Aging, Menopause

Guest Post: The Crone and Her Familiars

A guest post by writer Frances Wood:

I grew up with dogs. Inherited a cat when I was in my 30s. Gave my heart away – forever – to a border collie named Zephyr who died of her old age when I was barely 50. And now that I have white hair and something of an attitude, I’ve adopted a parrot.

And not just any parrot: a rejected parrot; a rescue parrot. A gorgeous guy (see photo) who has enough attitude for a thousand menopausal women – which is sort of the definition of a parrot. Just like a lass approaching puberty, I was attracted by his beauty. A lumpy and land-bound human, I was envious of his wings. Being a literary type (remember Treasure Island?) I let my imagination wander in the direction of old-lady pirates. I mean, why not? Haven’t we all known old ladies who would have made marvelous pirates?

What I didn’t know – or perhaps don’t remember from my early reading – is that parrots don’t need humans to make themselves complete. Parrots are perfectly piratical all on their own.

It’s humans who need the dressing up. We need familiars: dogs to hug and share our secrets with when we are little; cats to scorn us when we’re older and maybe a tad too sure-of-ourselves; that one special pet who steals a heart away and then gives it back with love and memories; and a parrot to remind us what we really are.

Because this is something I’ve discovered in my crone age: we are small. Tiny, but infinite. Fortunate in that we possess the kinds of shoulders that are capable of bearing beauty.

Phoenix is the wonderful group I got Taji from. Like so many pet rescue societies, they do marvelous work.

Photo Above is Taji on his perch. Behind him is Rosemary, the main character in Becoming Rosemary, Frances Wood’s first novel.

Photo Below is a picture of Frances, taken when she visited her dad in California. To learn more about Frances and her writing, check out

13 thoughts on “Guest Post: The Crone and Her Familiars”

  1. Oh what a beautiful parrot! He is lucky to have found his forever home. And thank heavens for all the wonderful rescue groups. What would life be like without our furry or feathered friends.

    1. Thank you! He is gorgeous, isn’t he! And you are so right about the rescue groups. I can’t say too many nice things about Phoenix Landing. They not only pointed me in Taji’s direction (when I told them his cage would be next to my piano, they asked, quite seriously, if I had a concern about what kind of music he might prefer; turns out that he really likes hard rock, a heavy beat – I play more classical. But he’ll squack like a metronome, in perfect time, if I need it). And they offer classes for bird newbies to learn about parrot care and training. (Although I’m never quite sure who’s being trained here.) Their facebook page is Phoenix Landing – Fans of the Parrot Adoption Organization. Check them out. And admire the birds!

  2. I used to have an eclectus parrot and mine needed as much attention as a dog. He was very social and not fine on his own! So, I got him a girlfriend when I had my first child, who is now 15. I love parrots and I would have them again someday but for now my dog is keeping me busy enough! Glad you got an independent guy–he’s beautiful!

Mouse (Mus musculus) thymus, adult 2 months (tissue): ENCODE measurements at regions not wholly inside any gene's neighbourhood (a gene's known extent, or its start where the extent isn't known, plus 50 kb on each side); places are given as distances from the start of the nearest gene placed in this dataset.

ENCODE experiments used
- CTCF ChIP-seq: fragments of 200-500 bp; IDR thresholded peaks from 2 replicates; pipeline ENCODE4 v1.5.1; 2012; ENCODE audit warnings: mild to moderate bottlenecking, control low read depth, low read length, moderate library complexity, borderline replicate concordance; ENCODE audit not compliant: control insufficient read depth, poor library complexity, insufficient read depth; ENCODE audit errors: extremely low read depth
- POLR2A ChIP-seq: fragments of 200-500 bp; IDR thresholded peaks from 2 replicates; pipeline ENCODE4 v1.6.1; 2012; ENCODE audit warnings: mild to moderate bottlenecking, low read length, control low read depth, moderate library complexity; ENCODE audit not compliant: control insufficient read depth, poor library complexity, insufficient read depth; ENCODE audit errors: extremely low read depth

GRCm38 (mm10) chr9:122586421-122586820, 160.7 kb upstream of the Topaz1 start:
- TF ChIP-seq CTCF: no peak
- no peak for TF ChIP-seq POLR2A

1. I called my border collie my ‘third shoe’ because we spent so much time together. Taji and I just awakened from an afternoon nap, and now we’re going to have a snack, and then I’m going to cook, and he’s going to start reminding me that it’s nearing pistachio time – that big moment in the day when he gets a whole nut to himself. He has a special warble that means, “Serve me!” I won’t say that my pets actually help me write… But they’re always around when I get stuck on a plot point or word and need to talk it out to someone intelligent!

    1. Phoenix Landing is wonderful. The people are so caring and kind. I love people who are doing something important in the world. And the Phoenix Landing are doing something important.

  3. Do you think this is why so many of us hold on to old scrapbooks and yearbooks and such? Because they represent our “familiars”. Perhaps. I don’t know. But thank you for the wonderful post and making me think. And now to dig out old photo albums (NOT online photographs but the real things you can hold!).

    1. Rebecca, I’m currently in the midst of cleaning out my study closet, where I have all my scrapbooks and photo albums. Much of that closet is currently on my floor. So right now one of Taji’s ‘jobs’ is to watch over me from his perch while I sort out memorabilia that goes back to my infancy. And in one of those old photos is a mongrel named Tippy, who used to guard my pram. As my husband says, I am only happy when I have a ‘critter’ with whom to share my life.

      1. As am I. And so many of my childhood photos are of Buttons – my first pet but really my first best friend.

  4. Frances, Thanks for sharing Taji’s story. He’s certainly a handsome parrot, and I think he and Rosemary have similar expressions on their faces.

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